Changes to Emergency Paid Sick Leave
The FFCRA also provided eligible employees with up to 80 hours of emergency paid sick leave. (More details on the Emergency Paid Sick Leave Act). The CARES Act affirmed the caps on available paid sick leave at $511 per day and $5110 total for employees taking leave for reasons relating to their having been personally affected by COVID-19 and $200 per day and $2000 total for employees taking leave due to care for others affected by COVID-19 or to care for children whose school/daycare is closed or due to the unavailability of their childcare provider as a result of COVID-19.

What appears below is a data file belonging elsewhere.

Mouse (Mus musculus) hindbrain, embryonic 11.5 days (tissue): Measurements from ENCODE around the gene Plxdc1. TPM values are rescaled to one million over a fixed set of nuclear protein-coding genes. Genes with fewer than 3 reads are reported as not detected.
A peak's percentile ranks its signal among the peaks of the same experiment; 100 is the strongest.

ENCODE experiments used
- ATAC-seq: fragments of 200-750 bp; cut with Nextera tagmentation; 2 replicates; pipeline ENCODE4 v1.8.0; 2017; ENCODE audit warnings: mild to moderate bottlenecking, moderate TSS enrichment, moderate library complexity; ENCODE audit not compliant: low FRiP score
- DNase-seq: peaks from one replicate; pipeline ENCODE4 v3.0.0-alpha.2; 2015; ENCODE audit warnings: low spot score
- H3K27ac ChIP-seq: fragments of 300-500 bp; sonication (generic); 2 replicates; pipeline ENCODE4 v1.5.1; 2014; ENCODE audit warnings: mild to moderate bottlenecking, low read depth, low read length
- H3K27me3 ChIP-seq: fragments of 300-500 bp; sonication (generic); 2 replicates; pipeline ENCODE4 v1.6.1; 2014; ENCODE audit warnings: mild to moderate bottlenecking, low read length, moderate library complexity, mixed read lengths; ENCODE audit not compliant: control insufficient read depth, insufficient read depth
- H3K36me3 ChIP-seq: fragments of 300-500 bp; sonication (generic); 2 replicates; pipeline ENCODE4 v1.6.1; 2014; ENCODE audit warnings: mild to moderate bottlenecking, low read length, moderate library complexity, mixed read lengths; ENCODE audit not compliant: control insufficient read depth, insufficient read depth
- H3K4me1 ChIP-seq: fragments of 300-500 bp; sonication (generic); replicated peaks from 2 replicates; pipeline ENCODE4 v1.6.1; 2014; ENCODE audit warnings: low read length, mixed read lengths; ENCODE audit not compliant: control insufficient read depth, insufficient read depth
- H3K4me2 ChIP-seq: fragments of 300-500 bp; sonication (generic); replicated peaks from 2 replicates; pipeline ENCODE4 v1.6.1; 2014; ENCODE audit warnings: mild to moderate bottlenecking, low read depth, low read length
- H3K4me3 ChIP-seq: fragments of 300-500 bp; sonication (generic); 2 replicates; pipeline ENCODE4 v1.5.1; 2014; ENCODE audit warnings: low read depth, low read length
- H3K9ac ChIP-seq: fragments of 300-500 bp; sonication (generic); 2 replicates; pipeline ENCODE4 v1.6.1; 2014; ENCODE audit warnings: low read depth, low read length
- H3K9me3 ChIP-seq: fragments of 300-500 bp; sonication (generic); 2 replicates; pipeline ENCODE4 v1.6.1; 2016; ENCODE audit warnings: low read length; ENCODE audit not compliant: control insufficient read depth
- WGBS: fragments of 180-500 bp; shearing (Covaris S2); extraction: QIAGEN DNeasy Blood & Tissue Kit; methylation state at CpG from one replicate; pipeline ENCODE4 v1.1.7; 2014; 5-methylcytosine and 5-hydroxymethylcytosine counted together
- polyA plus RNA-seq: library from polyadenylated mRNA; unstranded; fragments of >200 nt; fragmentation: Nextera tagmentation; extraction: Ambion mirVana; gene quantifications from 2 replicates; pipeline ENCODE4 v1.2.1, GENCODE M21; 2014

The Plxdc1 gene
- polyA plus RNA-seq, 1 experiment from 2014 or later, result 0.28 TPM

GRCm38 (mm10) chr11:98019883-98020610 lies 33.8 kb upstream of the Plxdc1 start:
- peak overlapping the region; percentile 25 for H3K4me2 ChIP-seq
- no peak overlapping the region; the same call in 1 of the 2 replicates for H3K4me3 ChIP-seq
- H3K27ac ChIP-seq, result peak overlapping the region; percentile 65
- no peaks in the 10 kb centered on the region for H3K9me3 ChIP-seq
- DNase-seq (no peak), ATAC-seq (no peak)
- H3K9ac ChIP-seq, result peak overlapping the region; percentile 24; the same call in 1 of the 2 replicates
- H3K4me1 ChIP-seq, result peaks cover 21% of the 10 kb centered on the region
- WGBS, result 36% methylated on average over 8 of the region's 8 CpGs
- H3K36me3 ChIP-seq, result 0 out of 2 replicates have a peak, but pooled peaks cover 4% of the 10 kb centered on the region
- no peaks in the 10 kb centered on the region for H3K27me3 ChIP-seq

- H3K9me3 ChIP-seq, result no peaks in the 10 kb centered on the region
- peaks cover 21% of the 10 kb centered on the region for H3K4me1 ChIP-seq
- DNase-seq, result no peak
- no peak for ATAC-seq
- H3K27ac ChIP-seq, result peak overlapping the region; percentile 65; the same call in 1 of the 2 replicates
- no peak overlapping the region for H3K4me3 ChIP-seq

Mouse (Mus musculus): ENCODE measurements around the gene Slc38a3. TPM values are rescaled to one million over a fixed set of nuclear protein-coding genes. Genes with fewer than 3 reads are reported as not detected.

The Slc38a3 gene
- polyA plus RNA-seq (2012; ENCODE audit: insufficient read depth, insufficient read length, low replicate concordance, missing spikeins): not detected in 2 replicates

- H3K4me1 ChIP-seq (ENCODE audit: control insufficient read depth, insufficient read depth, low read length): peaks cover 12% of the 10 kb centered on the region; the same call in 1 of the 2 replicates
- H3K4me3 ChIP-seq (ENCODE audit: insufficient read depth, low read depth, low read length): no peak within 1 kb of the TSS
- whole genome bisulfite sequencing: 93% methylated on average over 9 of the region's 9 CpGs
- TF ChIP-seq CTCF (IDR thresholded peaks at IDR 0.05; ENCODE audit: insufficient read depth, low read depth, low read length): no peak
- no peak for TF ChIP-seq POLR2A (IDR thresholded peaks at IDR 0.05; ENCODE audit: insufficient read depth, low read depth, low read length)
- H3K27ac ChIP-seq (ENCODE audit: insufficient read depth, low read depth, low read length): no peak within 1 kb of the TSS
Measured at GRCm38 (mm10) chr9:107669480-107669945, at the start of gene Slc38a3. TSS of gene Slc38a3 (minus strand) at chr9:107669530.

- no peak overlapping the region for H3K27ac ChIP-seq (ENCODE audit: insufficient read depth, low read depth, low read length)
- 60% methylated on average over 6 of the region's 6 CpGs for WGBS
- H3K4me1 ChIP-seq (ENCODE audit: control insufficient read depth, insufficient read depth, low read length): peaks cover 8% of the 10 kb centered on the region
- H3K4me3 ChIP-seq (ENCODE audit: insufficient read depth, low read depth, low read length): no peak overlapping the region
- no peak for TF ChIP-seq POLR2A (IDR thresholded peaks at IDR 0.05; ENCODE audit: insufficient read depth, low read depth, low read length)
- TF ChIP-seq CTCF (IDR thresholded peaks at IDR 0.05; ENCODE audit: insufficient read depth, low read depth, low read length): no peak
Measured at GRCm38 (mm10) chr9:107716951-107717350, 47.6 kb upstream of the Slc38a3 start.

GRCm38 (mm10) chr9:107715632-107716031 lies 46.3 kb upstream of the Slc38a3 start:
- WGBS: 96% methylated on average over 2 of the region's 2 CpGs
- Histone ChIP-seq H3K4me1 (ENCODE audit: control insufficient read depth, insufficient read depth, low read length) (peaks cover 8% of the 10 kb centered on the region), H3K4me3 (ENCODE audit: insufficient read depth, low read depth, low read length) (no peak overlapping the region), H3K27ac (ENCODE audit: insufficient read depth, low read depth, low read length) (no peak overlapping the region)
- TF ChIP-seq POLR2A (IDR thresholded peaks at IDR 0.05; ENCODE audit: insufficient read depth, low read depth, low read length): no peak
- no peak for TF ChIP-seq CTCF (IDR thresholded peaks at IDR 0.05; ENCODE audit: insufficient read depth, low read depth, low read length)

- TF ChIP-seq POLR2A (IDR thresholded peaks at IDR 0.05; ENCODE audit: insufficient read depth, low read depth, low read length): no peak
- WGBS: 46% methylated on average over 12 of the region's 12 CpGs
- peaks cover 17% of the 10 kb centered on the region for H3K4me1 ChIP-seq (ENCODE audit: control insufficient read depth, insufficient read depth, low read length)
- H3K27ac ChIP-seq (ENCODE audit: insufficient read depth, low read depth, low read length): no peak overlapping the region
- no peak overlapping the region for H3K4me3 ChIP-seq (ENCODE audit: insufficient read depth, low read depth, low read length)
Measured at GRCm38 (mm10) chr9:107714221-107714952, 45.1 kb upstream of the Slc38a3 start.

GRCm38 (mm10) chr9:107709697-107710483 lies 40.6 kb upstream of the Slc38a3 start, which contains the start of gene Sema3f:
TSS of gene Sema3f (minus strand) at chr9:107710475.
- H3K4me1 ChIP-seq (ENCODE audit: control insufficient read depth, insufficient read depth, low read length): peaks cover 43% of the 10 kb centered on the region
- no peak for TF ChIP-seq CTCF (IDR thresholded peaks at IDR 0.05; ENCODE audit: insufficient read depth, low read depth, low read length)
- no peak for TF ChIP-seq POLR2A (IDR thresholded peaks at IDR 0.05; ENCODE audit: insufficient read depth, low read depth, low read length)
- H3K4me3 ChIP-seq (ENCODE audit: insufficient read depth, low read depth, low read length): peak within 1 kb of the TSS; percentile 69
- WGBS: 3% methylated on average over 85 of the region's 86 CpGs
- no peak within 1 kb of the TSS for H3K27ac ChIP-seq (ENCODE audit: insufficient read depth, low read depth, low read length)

The only change to the Emergency Paid Sick Leave Act contained in the CARES Act is the expansion of reasons for which employers with fewer than 50 employees may seek exemption from providing paid sick leave. Under the FFCRA, such exemption could be sought by employers whose viability would be jeopardized by compliance with the law only with regard to employees who sought paid sick leave to care for children whose schools/daycares were closed or whose childcare providers were unavailable due to COVID-19. The CARES Act expands exemption eligibility to employers under 50 employees whose employees seek paid sick leave in order to care for another individual subject to quarantine. Thus, more small employers may be deemed exempt from providing paid sick leave as a result of this change contained in the CARES Act. The Department of Labor’s limited guidance on how this process will work advises businesses with fewer than 50 employees to document why the required criteria are met, and indicates the process for seeking exemption will be addressed in more detail in forthcoming regulations.